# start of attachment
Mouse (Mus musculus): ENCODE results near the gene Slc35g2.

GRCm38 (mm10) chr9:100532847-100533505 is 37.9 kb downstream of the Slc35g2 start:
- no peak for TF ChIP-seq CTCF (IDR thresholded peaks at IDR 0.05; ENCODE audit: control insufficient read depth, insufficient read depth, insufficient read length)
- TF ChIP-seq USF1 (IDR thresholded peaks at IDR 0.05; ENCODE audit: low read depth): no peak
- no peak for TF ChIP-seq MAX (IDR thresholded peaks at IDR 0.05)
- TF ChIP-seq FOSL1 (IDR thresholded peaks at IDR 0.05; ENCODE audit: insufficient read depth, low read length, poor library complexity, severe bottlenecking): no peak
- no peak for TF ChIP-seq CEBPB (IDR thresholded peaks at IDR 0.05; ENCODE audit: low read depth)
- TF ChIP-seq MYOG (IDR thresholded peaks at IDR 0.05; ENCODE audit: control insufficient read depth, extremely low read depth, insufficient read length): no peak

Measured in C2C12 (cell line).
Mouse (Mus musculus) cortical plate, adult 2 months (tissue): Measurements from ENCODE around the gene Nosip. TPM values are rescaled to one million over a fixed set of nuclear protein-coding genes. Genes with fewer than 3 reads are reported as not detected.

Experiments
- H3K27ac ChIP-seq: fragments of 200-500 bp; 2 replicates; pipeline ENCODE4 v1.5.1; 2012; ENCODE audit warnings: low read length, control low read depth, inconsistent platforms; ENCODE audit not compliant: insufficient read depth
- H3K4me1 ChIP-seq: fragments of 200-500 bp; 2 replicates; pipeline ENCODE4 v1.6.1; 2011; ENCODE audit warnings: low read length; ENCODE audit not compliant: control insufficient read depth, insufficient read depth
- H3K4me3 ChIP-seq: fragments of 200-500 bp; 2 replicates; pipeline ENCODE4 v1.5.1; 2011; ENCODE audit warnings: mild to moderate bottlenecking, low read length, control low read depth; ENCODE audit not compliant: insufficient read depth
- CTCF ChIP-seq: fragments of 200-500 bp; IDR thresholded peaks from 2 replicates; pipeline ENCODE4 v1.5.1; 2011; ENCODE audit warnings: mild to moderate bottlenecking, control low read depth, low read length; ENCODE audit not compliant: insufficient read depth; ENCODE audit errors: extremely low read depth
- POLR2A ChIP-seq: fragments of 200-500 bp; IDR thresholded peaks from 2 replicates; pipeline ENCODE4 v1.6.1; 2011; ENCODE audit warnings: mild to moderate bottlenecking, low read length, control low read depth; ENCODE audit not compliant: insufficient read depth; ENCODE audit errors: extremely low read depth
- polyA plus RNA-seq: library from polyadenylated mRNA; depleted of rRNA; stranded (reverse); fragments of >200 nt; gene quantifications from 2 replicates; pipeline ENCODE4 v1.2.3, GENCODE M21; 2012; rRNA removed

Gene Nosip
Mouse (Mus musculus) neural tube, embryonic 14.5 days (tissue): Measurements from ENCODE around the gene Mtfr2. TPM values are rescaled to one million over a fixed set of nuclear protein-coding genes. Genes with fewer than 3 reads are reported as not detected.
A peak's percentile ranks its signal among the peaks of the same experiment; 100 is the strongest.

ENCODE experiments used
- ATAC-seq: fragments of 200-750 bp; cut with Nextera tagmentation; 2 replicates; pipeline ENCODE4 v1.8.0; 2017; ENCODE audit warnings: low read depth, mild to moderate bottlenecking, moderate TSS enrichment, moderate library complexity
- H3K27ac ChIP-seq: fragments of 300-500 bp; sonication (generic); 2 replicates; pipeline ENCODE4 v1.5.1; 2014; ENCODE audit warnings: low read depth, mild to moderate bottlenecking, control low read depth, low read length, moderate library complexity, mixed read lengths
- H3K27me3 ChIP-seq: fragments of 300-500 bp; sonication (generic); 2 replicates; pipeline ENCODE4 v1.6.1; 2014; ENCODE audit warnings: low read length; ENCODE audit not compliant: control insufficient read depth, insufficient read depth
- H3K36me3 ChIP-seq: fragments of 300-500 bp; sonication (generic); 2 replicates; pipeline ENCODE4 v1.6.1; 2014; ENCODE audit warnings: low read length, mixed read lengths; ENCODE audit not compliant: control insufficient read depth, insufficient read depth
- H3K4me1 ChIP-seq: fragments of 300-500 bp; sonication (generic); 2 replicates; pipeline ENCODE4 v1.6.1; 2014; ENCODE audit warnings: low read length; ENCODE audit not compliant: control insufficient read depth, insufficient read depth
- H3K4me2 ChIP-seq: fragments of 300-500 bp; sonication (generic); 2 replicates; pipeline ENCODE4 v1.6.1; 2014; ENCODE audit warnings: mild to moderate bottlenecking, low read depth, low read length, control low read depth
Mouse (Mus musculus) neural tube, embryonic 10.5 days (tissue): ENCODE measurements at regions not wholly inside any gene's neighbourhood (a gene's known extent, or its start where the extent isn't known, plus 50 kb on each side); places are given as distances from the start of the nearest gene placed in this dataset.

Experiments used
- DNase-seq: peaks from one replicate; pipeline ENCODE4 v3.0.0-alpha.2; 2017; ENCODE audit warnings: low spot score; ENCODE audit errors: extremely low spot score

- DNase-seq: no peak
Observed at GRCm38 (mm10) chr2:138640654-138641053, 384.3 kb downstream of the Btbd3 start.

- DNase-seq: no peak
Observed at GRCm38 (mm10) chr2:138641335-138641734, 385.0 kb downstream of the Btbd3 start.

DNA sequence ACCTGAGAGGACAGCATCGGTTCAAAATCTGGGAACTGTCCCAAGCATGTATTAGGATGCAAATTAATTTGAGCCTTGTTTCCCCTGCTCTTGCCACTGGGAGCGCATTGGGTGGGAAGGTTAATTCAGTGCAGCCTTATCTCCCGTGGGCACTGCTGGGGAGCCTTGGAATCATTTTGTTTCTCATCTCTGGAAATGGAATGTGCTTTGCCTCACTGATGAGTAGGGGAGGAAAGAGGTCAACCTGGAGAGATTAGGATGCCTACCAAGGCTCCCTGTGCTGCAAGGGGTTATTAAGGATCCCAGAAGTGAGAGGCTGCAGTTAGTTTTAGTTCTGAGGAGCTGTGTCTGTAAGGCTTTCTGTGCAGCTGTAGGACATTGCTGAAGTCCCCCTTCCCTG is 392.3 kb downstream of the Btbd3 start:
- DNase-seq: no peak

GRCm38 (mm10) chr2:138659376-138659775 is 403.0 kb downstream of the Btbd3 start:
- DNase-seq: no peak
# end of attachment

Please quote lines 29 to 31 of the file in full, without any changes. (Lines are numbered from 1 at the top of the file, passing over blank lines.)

Experiments used
- DNase-seq: peaks from one replicate; pipeline ENCODE4 v3.0.0-alpha.2; 2017; ENCODE audit warnings: low spot score; ENCODE audit errors: extremely low spot score

- DNase-seq: no peak